By: Jonathan Maher and Aisha Lala

In this short update we note that NSW authorities are reporting what are believed to be the first fatalities related to lithium-ion battery fires.

If confirmed, this tragedy underscores the growing concerns around the risk posed by lithium-ion batteries, and the potential insurance implications.

The incident

On 29 February 2024, four people were inside a townhouse at Teralba near Lake Macquarie in NSW when a fire broke out. Two of the occupants managed to escape, but tragically two others were killed. The property itself was largely destroyed.

On 5 March 2024 Fire and Rescue NSW (FRNSW) announced that the cause of the fire appears to have been the compromise of a lithium-ion battery (LIB) inside the property resulting in ‘thermal runaway’, a known risk with this type of battery whereby a lithium-ion cell overheats and triggers the release of energy leading to an uncontrollable increase in temperature, the release of toxic gases and eventually combustion.

The NSW Coroner is yet to formally determine the cause of deaths of the deceaseds, however if FRNSW’s assessment is correct, it is understood that the case will mark the state’s first LIB-related fatalities.

Insurance implications

Many details of the incident remain unknown, and care must be taken not to speculate on this specific case.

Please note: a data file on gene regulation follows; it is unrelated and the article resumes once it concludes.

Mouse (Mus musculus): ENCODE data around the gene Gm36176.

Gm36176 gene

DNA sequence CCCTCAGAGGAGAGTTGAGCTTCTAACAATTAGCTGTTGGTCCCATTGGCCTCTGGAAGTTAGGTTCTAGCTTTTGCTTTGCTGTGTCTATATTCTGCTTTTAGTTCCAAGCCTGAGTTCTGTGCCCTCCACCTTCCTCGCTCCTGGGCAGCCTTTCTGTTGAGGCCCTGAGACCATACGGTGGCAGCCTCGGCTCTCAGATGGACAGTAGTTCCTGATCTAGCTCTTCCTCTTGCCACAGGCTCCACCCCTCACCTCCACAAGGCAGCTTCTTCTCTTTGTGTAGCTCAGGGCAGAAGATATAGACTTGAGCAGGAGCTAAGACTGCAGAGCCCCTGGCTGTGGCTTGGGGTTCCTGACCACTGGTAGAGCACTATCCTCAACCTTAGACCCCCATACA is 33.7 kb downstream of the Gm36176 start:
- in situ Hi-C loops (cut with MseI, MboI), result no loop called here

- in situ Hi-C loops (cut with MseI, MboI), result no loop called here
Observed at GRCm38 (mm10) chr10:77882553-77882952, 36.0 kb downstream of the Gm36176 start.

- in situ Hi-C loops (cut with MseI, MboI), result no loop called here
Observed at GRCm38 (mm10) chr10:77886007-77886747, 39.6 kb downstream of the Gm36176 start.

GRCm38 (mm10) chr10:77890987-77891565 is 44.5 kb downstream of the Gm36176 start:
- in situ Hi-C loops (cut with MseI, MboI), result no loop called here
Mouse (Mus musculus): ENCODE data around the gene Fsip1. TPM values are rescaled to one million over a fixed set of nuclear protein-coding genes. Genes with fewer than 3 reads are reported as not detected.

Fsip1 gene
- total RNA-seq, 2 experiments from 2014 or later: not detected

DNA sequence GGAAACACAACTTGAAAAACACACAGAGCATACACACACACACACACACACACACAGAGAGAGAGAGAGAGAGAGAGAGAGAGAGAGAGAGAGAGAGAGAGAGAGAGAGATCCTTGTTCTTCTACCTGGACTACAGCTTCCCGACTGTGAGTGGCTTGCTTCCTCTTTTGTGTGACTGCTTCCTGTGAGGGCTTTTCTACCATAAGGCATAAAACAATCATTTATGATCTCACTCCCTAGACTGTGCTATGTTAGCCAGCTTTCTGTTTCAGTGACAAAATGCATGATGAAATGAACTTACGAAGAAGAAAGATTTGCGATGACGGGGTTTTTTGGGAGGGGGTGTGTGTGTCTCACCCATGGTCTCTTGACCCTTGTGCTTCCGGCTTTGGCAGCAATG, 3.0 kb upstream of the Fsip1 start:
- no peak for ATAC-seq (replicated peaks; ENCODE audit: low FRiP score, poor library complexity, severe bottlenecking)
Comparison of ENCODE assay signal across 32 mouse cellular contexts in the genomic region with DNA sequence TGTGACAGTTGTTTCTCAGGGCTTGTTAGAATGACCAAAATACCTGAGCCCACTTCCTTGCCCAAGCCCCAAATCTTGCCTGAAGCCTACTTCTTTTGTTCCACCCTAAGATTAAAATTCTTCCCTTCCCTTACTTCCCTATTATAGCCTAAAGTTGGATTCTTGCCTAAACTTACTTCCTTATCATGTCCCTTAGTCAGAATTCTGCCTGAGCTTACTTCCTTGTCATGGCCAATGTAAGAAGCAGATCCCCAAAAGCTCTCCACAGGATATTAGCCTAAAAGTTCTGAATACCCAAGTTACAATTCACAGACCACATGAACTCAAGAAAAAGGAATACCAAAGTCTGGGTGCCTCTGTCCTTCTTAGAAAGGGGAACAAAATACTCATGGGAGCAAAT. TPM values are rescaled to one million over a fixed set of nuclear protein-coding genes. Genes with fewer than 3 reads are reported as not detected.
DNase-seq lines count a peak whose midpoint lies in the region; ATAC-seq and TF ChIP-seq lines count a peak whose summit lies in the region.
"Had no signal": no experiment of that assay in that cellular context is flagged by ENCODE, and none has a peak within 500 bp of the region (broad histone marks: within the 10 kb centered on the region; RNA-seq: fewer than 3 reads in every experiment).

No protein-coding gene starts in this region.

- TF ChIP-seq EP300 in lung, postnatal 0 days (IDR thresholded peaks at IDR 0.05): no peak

However, what is clear is that if an LIB contained in a household product caused a fire and the deaths of two people, the potential legal and insurance implications could include:

  • damages claims by the estate of the deceased and/or dependants of the deceased against the supplier and/or manufacturer (which might include the importer) of the subject product under the provisions of the Australian Consumer Law
  • damages claims by persons injured but not killed in the fire, under the same provisions
  • a first party property claim in relation to damage to the building and contents, and
  • a subrogated recovery by the property insurer against the supplier / manufacturer of the product.


As we reported in our article on 20 December 2023, the risks associated with LIB fires are becoming increasingly apparent.

In addition to the incident in Teralba, FRNSW reported this week that there have been 45 LIB-related fires in NSW this year alone, at an average of five per week, and some 269 such fires in 2023. Given that LIBs are generally found in products kept in and around the home, the potential for harm to person and property is obvious.

At the time of writing, there has been no formal government or regulator response to the ACCC’s October 2023 Report on LIBs (discussed here), including its recommendations regarding the need for consistent nationwide testing, labelling, transportation, storage and disposal requirements for LIBs.

The report has however drawn criticism from some commercial sectors, such as the e-bike industry, for not going far enough in terms of the safety measures recommended, and the urgency required.

It appears that increased regulation around LIBs is inevitable, and simply a question of how and when.

These issues are continuing to develop rapidly, and we will continue to update the insurance market as developments arise.